Enough revolutionary ideas for today :-)
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  • You will want to be visiting the graves of those who have come before you [perl.org] to honor those who have fallen attempting to create anything standard out of Perl.

    Any attempt to create a list of "standard" modules for Perl will fail. Why? What's "standard"? Presumably you'll want the standard library to cover the things standard Perl users try to do. Who is a "standard" Perl user? What do people typically use Perl for? The answer is, of course, everything. Everything from one-liners to hundred thousand line applications that control billions of dollars. So you have to package everything or risk alienating one group or another.

    The other problem is backwards compatibility. Once a module is in the standard library, can it be removed? No, because its a standard. Things change, rapidly. Look at the modules we ship with 5.6.0 and pick off how many are really used and how much is just historical cruft. Even CGI.pm probably wouldn't make it into the core if it was introduced today, the CGI fad having worn off. Any Technology Du Jour added to a standard library cannot be removed after it becomes passe. Standard libraries can only become larger. After a certain point, size becomes more important than tracking new, useful "standard" technologies and the standard lib starts falling behind. Look at the ANSI C standard library. No graphics. No web. Very little to do with the Internet at all. No regexes. No decent memory allocation.

    Creating a big list of modules will never work. Here's what might.

    "Best of breed" lists. A common use of CPAN is a user comes along and says "I need a module to do X" and then either can't find one because its not called what he/she expects or finds five of them and doesn't know which one to use. Developing answers to those common questions is a good way to solve a real problem. The trick is finding out what the questions are. Even relatively innocent attempts like, "What's the best XML parser on CPAN?" are fraught with peril as the perl-sdk folks found out. Its too simplistic a question since there are many different types of XML parsers and many different ways they're used. You have to avoid favoring one use style over another (DOM vs SAX) or one use case over another (CPU vs memory vs programmer efficiency) or weighing portability (a pure Perl module) vs speed (a libxml based module). And then there are those of us who don't care about XML. ;)

    Even best of breed lists fail because they're lists and inevitably favor one set of module attributes over another. Program speed vs portability. OO vs functional. Finding "the best" is meaningless in a zero sum game. So an evolution of the best of breed list is module metadata. Extend the module description with all the information a person might need to make an intellegent decision of which module to use based on their requirements. And do it in a way that the user can easily translate their desires into a search query. I don't know how to do this.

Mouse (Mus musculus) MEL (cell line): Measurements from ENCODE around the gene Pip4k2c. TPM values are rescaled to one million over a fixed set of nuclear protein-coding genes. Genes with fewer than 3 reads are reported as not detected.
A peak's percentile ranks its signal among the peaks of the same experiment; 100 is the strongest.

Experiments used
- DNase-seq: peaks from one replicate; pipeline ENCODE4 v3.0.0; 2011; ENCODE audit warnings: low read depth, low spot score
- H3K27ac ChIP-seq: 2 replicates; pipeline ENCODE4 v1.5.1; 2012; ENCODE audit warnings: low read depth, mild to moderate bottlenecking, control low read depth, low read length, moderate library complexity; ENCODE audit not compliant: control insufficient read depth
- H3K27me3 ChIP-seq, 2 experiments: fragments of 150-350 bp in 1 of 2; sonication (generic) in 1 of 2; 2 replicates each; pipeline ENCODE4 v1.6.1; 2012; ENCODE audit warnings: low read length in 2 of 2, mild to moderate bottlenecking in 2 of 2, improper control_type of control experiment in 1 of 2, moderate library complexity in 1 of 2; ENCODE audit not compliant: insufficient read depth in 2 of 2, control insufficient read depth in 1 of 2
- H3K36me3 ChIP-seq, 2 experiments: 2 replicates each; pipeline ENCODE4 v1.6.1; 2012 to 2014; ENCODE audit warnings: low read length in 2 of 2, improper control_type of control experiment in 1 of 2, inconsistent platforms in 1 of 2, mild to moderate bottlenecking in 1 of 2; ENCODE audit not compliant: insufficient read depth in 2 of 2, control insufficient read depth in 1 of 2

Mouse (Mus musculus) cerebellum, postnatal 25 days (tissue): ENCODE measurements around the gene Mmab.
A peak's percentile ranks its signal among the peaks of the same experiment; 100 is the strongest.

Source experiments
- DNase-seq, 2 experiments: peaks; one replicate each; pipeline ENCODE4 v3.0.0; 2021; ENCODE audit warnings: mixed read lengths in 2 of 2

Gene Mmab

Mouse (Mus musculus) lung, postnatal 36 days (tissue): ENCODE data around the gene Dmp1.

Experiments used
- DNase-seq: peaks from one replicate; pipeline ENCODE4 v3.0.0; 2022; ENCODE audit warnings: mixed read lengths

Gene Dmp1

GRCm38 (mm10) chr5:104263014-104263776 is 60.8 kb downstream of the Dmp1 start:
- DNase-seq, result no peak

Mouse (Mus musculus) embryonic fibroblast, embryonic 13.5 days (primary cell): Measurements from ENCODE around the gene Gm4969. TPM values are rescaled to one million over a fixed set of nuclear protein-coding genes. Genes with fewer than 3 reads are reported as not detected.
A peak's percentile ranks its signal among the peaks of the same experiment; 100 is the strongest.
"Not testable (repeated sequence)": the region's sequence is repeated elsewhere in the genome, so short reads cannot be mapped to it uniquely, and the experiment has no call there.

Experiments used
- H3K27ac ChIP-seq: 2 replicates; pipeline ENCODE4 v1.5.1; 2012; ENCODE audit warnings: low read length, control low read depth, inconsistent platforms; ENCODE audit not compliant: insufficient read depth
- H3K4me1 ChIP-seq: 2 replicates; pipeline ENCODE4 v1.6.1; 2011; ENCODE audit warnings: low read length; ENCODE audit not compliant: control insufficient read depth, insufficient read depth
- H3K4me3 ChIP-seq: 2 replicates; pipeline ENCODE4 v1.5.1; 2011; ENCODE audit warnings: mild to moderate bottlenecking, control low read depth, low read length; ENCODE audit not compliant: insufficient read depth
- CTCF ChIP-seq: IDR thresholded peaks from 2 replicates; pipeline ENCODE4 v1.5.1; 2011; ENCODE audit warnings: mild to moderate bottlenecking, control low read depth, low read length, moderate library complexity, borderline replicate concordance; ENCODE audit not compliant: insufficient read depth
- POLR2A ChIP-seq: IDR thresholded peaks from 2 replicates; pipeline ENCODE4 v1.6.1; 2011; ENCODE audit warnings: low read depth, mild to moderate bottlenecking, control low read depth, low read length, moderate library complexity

Finally, there is one list of standard modules that will work. Modules to get more modules. Modules that make working with CPAN easier. MakeMaker, Module::Build, CPANPLUS, Archive::Tar, Compress::Zlib, Test::More, etc... In the face of "Perl is used for everything" this is really the only list of core modules that makes sense. The only thing we know everyone is going to use Perl for is to get modules. This looks like its becoming the new standard for core module inclusion.

    PS There's about 5500 modules on CPAN, not 14000 (there might be 14000 including old versions, though).

  • there are two camps (Score:3, Informative)

    by hfb (74) on 2003.10.28 4:00 (#25236) Homepage Journal

    The idiots who rip on Jarkko for being the worst pumpkin in the history of perl for pumping up the core with so many modules and the others who think it's ok. These former are not so easily found since they tend to hide under rocks, but the drawback of having so many ways to do something and on CPAN is that you're screwed any way you try to do something because some asshole is going to think some other way, their way, is better. So, fuck them and the horse they rode in on...let them install their own damn modules.

    An SDK would require incredible amounts of testing and packaging for binary distributions. At one point in time Kurt Starsnick was going to set up a test lab for such things but I think the whole idea just died due to lack of enthusiasm.

    Also, you might find the CPAN FAQ [cpan.org], the one noone ever reads, helpful for figuring out how to find out what modules are on your system, etc.